KZN women need to pump more iron to be somebody’s type


KZN women need to pump more iron to be somebody’s type

Women donors to receive free iron tablets to boost blood reserves and for better health


SA women, particularly in KwaZulu-Natal, are shying away from donating life-giving blood.
It’s not that they swoon at the sight of a needle. It’s because they lack iron.
A recent SA National Blood Service (SANBS) study found that KZN women donors emerged as having a low iron count, a phenomenon that has left doctors baffled.
“While it has not yet been established why donors in KwaZulu-Natal have lower haemoglobin levels, what we do know is that oral administration of ferrous sulphate tablets can very quickly restore the bodies iron stores,” said Dr Jackie Thomson, SANBS medical director.
In a bid to address the iron deficiency problem, SANBS has rolled out a pilot project in KwaZulu-Natal called #Ironstrong to boost the intake among donors.
The campaign, which kicked off on Monday, will run for three months, during which the SANBS will offer blood donors a one-month free supply of ferrous sulphate tablets following a whole blood donation.
Apart from improving iron levels, the SANBS hopes to increase the supply of high-quality blood to local medical facilities.
Iron deficiency is believed to bring on extreme fatigue, exhaustion, frequent infections, pale skin, hair loss and unusual cravings for ice and starch.
The SANBS study showed that women, especially between the ages of 16 and 45, have a higher risk of decreased iron levels because of menstruation and the demands of pregnancy.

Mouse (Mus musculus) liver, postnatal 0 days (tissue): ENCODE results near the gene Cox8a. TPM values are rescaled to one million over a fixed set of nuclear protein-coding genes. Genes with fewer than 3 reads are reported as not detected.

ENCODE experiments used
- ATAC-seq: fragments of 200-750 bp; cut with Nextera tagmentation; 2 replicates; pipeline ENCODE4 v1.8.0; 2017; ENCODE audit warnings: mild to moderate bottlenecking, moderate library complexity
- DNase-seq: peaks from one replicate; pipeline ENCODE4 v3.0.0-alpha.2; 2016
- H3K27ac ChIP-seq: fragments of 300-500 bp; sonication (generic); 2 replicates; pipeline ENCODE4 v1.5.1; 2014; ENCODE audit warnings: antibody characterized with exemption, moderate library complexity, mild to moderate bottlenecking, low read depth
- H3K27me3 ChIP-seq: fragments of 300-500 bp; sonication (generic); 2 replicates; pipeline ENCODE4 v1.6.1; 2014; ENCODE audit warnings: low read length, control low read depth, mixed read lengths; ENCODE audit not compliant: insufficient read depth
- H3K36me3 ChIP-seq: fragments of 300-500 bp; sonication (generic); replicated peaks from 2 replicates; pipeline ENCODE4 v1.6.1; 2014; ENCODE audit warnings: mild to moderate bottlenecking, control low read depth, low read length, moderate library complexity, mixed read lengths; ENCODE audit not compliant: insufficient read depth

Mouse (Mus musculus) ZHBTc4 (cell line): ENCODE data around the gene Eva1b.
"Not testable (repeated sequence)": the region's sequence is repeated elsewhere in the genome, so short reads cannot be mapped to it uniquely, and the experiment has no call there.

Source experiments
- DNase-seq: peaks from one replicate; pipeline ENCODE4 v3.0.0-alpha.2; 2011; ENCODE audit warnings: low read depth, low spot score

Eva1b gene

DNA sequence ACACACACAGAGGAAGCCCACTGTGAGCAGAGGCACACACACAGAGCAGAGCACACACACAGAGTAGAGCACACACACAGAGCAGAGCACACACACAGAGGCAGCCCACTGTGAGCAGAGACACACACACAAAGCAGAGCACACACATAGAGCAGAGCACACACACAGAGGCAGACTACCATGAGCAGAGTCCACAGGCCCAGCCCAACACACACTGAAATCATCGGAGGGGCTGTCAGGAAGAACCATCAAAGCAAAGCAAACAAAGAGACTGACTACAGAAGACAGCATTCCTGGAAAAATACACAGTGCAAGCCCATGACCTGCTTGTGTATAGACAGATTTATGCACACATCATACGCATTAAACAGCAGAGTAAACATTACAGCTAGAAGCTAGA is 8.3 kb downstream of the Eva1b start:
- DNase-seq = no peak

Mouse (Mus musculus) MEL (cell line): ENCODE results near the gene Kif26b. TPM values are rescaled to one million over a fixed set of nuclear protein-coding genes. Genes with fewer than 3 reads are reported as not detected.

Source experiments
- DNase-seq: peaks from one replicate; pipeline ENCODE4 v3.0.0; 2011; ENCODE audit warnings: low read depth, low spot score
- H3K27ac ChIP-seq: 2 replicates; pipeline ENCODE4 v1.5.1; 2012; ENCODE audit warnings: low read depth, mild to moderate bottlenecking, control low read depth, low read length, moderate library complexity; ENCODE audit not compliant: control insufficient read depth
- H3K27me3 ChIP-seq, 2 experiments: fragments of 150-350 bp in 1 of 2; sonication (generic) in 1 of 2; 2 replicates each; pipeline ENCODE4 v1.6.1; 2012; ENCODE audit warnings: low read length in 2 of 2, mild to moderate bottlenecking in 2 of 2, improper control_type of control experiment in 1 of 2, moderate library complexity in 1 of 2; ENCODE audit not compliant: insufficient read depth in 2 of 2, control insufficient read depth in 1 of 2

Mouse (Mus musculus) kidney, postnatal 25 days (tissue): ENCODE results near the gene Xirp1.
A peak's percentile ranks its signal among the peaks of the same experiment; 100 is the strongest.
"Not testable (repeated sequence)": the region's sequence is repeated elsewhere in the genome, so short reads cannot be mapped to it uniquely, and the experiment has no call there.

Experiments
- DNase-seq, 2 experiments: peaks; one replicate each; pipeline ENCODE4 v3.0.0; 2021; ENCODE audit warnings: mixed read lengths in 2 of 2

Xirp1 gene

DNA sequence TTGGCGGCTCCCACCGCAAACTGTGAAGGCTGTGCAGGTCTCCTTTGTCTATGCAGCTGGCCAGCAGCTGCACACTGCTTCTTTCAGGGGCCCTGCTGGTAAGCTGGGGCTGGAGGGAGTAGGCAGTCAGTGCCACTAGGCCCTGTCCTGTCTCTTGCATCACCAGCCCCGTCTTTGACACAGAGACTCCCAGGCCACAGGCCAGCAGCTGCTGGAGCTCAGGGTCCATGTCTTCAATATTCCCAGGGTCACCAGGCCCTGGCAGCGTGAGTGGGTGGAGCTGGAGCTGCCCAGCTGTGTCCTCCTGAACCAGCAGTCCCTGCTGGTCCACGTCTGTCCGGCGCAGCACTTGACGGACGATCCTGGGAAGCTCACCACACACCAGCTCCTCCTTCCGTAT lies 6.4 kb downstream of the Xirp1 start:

The SANBS conceded that regular blood donations could also contribute to lower haemoglobin levels because iron is depleted when the body loses and replaces blood.
“Recovery and replacement of iron is key to ensure the health of the donor as well as the donated blood,” said Thomson.
“Lower iron levels is one of the most common reasons individuals are often discouraged from donating blood.”
She believes the campaign has the potential to “dramatically increase blood reserves” while improving the health of women.
FAST FACTS: Less than 1% of South Africans are active blood donors;
A unit of blood lasts only 42 days after donation;
Donors can give blood as often as every eight weeks;
Every unit of blood can save a minimum of three lives since blood is separated into red blood cells, plasma and platelets;
The SANBS aims to collect 3,000 units of blood per day to ensure a safe and sufficient blood supply in the healthcare system;
SA legislation prevents agencies like the SANBS from paying for donations.

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